Hey! Welcome to a bonus interview episode of Dogs are Smarter Than People, the usually quirky podcast that gives writing tips and life tips. With us today is Lindsay Schultz
Any time I’m driving through or near Tennessee, Lindsay always offers to show me around Nashville and I just have to tell you that some day I am going to take you up on that. What’s it like in Nashville now during a pandemic?
Lindsay tells us that and why on her Facebook profile she has the word hipster in a parenthetical. She also claims to be the queen on the island of misfit toys.
Check out our interview to find out why.
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This week's podcast about sexiness and consistency!
LAST WEEK’S EPISODE about slug bait, sages and archetypes.
Last week’s bonus podcast with Jessica Burkhart!
I coach, have a class, and edit things. Find out more here.
I have a new book out!!!!!! It’s an adult mystery set in the town where we live, which is Bar Harbor, Maine. You can order it here. And you totally should.
And if you click through to this link, you can read the first chapter!
And click here to learn about the book’s inspiration and what I learned about myself when I was writing it.
There was recently a piece by a lawyer/poet critiquing a younger, more celebritified (we made up that word) poet that caused a bit of an uproar for multiple reasons. Here’s the thing: Just because a poem doesn’t speak to you or your ‘idea’ of what a poem is doesn’t mean that it’s not a poem or that the person who wrote it isn’t a poet. One man writing about one woman doesn’t get to decide that woman is or isn't an artist or a poet no matter how adamantly he digs in his heels. One liberal doesn’t get to decide that about a conservative or vice versa. We shouldn't think we have the power to label or un-label another person. Being a critic doesn’t mean you have to be an asshole. It isn't just people on the internet though. We were walking our puppy, Pogie, and our older dog, Sparty, this weekend, and a woman Carrie often tries to avoid stopped to talk. The woman said that we needed to take our chunky, arthritic Sparty on more walks so he could lose some weight. She has no idea how many walks Sparty goes on. Disclosure: It's more than it seems. Next, she looked at our newly painted blue stairs and said, “Oh, that white splotch is still there. That's been there forever.” Then she gave our chubby dog a dog treat. A couple actually. Yes, the same woman who told us we needed to walk him more to lose weight. Here’s another thing: Being observant doesn’t mean you have to be an asshole either. People don’t need to be celebrities for other people to want to take them down, to criticize, to refuse to say one ...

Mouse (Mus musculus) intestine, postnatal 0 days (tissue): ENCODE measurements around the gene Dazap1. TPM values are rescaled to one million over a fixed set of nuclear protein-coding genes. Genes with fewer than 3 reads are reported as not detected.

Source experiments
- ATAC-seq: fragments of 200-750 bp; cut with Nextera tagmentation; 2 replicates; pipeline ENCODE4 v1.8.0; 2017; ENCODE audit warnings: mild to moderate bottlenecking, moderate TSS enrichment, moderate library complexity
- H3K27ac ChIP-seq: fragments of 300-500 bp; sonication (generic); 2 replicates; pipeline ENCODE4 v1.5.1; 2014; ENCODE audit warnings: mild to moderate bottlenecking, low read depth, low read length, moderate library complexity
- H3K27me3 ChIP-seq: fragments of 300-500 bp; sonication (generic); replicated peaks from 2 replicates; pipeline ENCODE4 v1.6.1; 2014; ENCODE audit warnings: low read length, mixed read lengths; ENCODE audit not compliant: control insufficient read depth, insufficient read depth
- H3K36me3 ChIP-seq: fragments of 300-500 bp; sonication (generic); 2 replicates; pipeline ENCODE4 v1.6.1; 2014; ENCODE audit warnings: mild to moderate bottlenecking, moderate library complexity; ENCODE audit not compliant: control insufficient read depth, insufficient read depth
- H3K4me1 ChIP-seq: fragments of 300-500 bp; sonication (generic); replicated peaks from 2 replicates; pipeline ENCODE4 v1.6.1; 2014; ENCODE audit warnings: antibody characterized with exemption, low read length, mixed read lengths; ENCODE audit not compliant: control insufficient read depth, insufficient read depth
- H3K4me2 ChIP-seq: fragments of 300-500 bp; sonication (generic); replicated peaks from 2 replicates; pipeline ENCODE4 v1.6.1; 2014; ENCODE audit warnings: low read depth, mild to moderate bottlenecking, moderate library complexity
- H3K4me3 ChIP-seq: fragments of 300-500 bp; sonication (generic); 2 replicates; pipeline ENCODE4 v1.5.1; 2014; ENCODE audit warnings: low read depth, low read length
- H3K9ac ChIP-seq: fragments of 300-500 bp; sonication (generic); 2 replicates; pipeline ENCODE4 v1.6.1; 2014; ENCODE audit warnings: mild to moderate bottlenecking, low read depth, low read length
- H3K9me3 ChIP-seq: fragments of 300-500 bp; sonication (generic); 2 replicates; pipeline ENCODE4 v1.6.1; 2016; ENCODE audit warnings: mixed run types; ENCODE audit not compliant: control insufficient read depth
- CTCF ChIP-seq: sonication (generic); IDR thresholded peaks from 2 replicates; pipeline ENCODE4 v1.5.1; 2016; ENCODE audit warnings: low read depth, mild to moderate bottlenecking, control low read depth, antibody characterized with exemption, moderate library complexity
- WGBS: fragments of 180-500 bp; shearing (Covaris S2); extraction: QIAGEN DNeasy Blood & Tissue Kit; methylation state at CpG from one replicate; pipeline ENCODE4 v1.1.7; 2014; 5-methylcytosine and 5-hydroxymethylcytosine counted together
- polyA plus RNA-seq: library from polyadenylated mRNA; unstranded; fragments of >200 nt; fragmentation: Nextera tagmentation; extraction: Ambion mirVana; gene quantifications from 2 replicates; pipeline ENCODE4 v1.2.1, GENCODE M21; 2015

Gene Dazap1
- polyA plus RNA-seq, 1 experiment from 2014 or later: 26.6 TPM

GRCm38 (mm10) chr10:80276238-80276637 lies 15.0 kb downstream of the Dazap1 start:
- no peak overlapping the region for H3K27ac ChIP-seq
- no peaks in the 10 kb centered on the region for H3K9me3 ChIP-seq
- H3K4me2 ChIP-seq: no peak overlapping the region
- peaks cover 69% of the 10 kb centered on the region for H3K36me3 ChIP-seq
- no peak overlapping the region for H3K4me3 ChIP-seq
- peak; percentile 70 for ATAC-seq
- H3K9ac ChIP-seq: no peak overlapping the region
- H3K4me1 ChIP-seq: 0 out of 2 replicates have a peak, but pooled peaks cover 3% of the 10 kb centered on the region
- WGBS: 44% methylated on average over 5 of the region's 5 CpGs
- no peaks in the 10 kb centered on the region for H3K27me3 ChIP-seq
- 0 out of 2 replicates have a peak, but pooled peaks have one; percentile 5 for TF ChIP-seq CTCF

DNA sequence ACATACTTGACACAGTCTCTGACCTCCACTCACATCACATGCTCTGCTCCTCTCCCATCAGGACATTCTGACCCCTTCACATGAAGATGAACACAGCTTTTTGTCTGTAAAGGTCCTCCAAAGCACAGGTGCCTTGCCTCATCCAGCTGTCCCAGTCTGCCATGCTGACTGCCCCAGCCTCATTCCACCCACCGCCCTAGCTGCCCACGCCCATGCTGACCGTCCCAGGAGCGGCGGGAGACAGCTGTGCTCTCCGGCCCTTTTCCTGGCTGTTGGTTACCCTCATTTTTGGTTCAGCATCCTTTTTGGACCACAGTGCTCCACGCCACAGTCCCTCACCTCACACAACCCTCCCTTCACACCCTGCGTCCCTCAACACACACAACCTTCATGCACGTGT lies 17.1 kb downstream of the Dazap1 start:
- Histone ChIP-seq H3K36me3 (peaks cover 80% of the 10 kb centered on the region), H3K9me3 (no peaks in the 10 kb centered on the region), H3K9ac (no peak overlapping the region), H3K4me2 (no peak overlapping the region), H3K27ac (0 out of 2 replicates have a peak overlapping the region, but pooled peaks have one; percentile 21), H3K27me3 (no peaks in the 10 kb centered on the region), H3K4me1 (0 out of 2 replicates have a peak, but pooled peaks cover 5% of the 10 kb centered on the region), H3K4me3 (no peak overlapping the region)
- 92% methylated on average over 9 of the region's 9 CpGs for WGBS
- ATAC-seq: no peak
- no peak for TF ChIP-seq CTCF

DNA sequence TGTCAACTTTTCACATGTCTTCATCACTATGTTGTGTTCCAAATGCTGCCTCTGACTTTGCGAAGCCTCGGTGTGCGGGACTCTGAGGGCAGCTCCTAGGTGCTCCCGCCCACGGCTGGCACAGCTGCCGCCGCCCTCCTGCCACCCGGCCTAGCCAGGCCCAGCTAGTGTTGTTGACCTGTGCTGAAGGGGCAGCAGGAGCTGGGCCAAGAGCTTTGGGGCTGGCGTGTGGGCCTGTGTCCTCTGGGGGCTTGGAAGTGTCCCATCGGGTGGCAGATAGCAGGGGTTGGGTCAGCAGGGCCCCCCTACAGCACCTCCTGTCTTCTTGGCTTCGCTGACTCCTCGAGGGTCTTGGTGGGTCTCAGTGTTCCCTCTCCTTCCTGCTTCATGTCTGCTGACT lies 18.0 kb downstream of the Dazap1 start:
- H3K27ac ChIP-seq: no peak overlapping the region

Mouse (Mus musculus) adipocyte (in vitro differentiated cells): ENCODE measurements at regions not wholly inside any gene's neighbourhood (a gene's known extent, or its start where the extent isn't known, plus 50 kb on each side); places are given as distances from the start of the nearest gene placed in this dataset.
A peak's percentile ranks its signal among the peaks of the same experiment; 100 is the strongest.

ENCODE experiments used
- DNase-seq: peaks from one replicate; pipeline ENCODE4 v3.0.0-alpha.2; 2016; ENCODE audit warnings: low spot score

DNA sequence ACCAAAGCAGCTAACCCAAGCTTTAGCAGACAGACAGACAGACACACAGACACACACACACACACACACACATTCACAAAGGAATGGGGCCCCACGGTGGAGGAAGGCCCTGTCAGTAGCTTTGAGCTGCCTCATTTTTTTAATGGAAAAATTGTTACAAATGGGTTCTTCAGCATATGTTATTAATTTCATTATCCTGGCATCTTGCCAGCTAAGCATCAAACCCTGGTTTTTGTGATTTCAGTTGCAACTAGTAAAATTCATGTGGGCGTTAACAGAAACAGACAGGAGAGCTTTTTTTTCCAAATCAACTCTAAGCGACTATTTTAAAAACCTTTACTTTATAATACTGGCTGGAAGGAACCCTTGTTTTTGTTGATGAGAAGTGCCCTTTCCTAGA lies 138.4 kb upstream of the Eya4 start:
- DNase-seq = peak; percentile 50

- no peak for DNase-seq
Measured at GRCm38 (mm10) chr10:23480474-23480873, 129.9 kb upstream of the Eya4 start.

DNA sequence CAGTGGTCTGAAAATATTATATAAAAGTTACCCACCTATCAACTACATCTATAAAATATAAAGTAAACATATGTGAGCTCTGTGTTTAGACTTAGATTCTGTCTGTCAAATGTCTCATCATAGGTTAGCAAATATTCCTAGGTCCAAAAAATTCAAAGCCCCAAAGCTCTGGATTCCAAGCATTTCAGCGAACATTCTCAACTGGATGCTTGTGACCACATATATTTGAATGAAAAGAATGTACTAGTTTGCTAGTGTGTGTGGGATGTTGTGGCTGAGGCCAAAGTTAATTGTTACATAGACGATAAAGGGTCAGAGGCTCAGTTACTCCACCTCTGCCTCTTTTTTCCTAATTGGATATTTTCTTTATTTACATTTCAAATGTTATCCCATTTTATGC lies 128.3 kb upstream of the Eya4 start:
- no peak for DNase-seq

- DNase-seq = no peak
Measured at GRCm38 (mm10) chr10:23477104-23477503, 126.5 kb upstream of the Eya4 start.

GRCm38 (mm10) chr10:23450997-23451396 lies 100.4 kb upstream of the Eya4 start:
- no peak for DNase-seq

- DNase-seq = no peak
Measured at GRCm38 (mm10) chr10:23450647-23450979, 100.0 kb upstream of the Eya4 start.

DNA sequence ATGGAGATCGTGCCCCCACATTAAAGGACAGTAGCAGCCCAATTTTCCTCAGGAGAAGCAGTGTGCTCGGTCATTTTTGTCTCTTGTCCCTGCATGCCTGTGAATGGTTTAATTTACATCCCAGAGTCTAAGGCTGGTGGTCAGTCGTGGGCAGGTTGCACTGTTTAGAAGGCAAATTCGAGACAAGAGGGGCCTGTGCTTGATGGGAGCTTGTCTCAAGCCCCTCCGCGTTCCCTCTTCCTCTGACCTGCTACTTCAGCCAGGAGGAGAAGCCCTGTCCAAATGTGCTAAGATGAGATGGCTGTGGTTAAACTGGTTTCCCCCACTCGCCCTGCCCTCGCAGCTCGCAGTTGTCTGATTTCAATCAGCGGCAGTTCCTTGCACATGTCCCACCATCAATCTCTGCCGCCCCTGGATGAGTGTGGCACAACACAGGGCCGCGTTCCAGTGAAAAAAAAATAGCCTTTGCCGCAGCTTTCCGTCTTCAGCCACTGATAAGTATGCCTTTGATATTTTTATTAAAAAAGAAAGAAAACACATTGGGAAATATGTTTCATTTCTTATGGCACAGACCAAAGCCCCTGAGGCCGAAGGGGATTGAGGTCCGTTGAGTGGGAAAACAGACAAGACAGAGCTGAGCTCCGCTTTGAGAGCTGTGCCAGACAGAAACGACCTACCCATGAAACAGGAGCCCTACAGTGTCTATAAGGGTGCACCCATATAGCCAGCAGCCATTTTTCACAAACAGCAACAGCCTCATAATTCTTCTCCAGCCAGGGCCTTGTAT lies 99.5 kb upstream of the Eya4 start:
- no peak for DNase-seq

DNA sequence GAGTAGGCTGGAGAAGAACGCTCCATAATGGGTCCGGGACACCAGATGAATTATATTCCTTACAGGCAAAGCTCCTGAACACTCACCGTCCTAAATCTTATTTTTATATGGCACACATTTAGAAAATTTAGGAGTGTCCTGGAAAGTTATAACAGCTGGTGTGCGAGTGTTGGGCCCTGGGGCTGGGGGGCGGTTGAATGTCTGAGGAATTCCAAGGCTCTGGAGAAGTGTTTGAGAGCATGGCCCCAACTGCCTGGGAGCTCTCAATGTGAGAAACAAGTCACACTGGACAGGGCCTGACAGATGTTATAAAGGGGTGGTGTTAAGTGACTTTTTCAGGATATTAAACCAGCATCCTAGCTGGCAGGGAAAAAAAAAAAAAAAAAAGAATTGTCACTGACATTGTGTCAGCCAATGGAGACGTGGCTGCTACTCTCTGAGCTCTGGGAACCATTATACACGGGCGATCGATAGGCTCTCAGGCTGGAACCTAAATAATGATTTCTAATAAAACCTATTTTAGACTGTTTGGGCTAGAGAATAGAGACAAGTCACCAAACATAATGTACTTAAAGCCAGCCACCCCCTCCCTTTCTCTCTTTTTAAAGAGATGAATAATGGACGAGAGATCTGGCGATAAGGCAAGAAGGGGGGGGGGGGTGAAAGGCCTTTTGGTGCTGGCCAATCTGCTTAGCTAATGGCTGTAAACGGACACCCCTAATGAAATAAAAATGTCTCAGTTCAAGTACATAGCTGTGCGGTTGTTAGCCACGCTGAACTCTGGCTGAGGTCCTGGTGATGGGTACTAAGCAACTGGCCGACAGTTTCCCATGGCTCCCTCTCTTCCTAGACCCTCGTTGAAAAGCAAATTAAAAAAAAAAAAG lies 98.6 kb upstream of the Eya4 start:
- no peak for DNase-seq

So, a long time ago Carrie had a dog named Scotty, and she used to fill in at the police department as a dispatcher. For those of you who don’t know, she dispatched part-time because even though she made enough money writing (right then) she got worried that: Carrie's Worries 1. I will suddenly make no money at all 2. I need to build up social security benefits 3. I will forget how to interact with other humans if I’m always at home. ONE DAY HER GOOD DOGS WENT BAD So, she worked from 3:30 to 11:30 pm and when she came home Tala and Scotty, her dogs, greeted her at the door, all doggy happy. Scotty was her new dog and he was a rescue dog from Alabama who was in a kill shelter, and for a long time we have thought that he was perhaps a grandpa who liked crawfish and Bud Lite a lot and was somehow caught in a dog’s body - like he was a shapeshifter who got stuck. He had a puncture wound in his neck when he got to Maine, two small holes. So, a vampire with a shapeshifting virus was possibly to blame. Carrie had decided this was a true possibility. Already, she'd witnessed him: 1. Get ice out of the refrigerator.2. Use his paw on a door handle to open a door. And ...
It’s Be Brave Friday where Shaun or I (from Dogs are Smarter than People and Loving the Strange and just being an author in Maine) share people’s unedited, unfiltered stories, so we can all celebrate the big and little brave things we do all the time. Sometimes we don’t even realize we’re being brave. Here’s Jordan’s brave story and we are so grateful, Jordan, for you trusting us and sending it in. So much love to you. So I don’t know how long this is going to take me to put this together. I’ve really thought a lot, back and forth, about whether or not to even reply with this, but I think I’m going to, just for a sense of talking to someone outside of my normal circle. I know this isn’t probably what you were looking for when you mentioned a story, but this is something that’s just been weighing on my mind for a little while now. Back in 2014, when I was still a freshman in college, I made the decision to start coming out to my family. My mom had been estranged for reasons that is a whole other story. She’s not the same person she was when I was growing up, so it’s hard to really gauge who she is as a person at any given day. When I wanted to open myself up a bit and come out to her, she responded in a way I assumed she would, being married to a southern church-going bible-thumper–she told me “I don’t agree with that” and to not bring it around my sister (who was 10 at the time). I was very disappointed and went on ...